The Caddo Oklahoma Star
November 23, 1875
The Marriage Law
The new Choctaw marriage law requires a white man who designs marrying a Choctaw citizen to obtain a license from a circuit clerk or judge or to make oath or other satisfactory showing before them, that he has no living wife form whom he is not legally divorced; to present to the clerk or judge a certificate of good moral character, signed by at least ten respectable citizens, who shall have been acquainted with him at least twelve months immediately preceding the signing of such certificate. It also requires him to take an oath to support the constitution of the Choctaw Nation. It is further stipulated that a white man or white woman, marrying in compliance with this law, shall be citizens of the Choctaw Nation even after being left a widow or widower, provided they do not marry a citizen of the United States; in which event they lose all their rights of citizenship.
November 30, 1875
The Latest Marriage Law
The late marriage law does not affect those who married prior to its passage, but as numberless cases are destined in the future to come under its operations, we propose to notice, as briefly as possible, one of its main features; more for the purpose of directing the attention of the legal minds of the Nation to it, than anything else; for that the Supreme Court will be called on sometime to decide upon its constitutionality there is not the least doubt.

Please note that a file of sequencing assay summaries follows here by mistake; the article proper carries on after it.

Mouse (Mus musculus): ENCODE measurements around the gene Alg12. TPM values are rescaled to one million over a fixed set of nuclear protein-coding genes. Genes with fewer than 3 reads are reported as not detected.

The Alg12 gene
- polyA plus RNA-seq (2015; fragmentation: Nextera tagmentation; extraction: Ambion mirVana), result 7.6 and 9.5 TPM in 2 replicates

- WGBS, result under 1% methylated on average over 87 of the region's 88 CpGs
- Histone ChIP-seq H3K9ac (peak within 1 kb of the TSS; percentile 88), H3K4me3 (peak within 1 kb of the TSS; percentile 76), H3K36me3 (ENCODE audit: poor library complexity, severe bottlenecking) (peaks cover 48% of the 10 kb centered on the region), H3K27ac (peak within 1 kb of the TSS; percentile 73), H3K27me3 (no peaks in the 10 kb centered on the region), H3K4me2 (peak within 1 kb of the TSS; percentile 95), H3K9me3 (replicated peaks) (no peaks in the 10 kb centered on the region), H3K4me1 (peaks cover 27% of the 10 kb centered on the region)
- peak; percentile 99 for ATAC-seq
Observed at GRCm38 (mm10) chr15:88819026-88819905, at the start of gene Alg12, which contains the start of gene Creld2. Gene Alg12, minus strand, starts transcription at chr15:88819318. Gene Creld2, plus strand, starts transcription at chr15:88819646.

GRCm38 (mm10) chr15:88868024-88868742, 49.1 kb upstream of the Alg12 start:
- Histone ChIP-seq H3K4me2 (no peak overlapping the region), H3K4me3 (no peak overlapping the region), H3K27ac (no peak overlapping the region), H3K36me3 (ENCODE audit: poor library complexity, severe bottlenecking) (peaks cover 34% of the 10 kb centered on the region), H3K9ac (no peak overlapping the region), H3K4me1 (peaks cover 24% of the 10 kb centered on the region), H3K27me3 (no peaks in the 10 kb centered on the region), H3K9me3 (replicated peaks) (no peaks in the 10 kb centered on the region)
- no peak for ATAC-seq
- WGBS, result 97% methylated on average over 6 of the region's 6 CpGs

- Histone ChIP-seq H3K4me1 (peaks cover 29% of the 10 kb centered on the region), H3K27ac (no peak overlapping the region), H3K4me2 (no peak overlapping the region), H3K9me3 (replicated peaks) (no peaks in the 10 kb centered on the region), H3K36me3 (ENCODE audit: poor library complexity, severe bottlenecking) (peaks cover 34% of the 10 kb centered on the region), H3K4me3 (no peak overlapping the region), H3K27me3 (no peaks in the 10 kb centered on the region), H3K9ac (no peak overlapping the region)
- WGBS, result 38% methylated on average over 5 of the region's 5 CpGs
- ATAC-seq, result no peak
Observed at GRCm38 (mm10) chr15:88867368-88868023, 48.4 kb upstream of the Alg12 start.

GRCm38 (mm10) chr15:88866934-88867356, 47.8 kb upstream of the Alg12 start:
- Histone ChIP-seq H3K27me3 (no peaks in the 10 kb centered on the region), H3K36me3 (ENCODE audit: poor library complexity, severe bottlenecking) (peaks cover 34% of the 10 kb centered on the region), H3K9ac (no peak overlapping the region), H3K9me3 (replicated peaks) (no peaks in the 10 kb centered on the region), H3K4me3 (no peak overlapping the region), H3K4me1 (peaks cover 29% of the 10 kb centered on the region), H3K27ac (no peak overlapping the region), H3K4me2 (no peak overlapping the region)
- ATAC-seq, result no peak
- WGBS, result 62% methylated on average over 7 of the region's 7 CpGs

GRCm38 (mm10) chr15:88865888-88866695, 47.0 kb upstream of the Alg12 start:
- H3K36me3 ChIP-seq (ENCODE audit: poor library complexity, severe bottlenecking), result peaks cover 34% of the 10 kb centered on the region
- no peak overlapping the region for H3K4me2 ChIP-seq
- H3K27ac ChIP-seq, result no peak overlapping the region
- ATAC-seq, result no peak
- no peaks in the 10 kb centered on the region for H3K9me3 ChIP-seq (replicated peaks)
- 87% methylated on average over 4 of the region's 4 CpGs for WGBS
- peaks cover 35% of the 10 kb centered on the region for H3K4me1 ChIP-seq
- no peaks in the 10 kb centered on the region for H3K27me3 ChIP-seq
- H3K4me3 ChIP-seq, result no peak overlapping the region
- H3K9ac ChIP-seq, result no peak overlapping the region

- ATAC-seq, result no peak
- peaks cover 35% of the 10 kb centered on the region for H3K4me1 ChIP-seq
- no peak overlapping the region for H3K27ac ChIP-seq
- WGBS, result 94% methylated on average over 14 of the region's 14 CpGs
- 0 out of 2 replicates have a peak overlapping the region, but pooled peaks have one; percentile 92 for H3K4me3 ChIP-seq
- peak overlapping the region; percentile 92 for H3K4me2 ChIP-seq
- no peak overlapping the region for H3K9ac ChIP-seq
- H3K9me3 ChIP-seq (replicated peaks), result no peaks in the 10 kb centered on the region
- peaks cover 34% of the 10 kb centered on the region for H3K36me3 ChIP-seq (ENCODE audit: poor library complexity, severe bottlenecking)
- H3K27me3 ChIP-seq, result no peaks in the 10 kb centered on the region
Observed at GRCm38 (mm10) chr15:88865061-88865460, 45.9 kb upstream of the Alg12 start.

The particular section we refer to declares a white man or woman who marries an Indian according to the law to be citizens of the Nation to all intents and purposes. This places them on an equal footing with all, the law goes on to say that should he/she be left a widow or widower and then marry one who is not a citizen, they, by this act, lose all their rights of citizenship.
The question that presents itself it this: Can the Choctaw Nation expatriate one of its citizens for marrying a person who is a citizen of another country? If it do so with one can it not do so with all? In other words, if the Council can annul the rights of an adopted citizen for marrying a white person could it not with equal propriety do so with a native?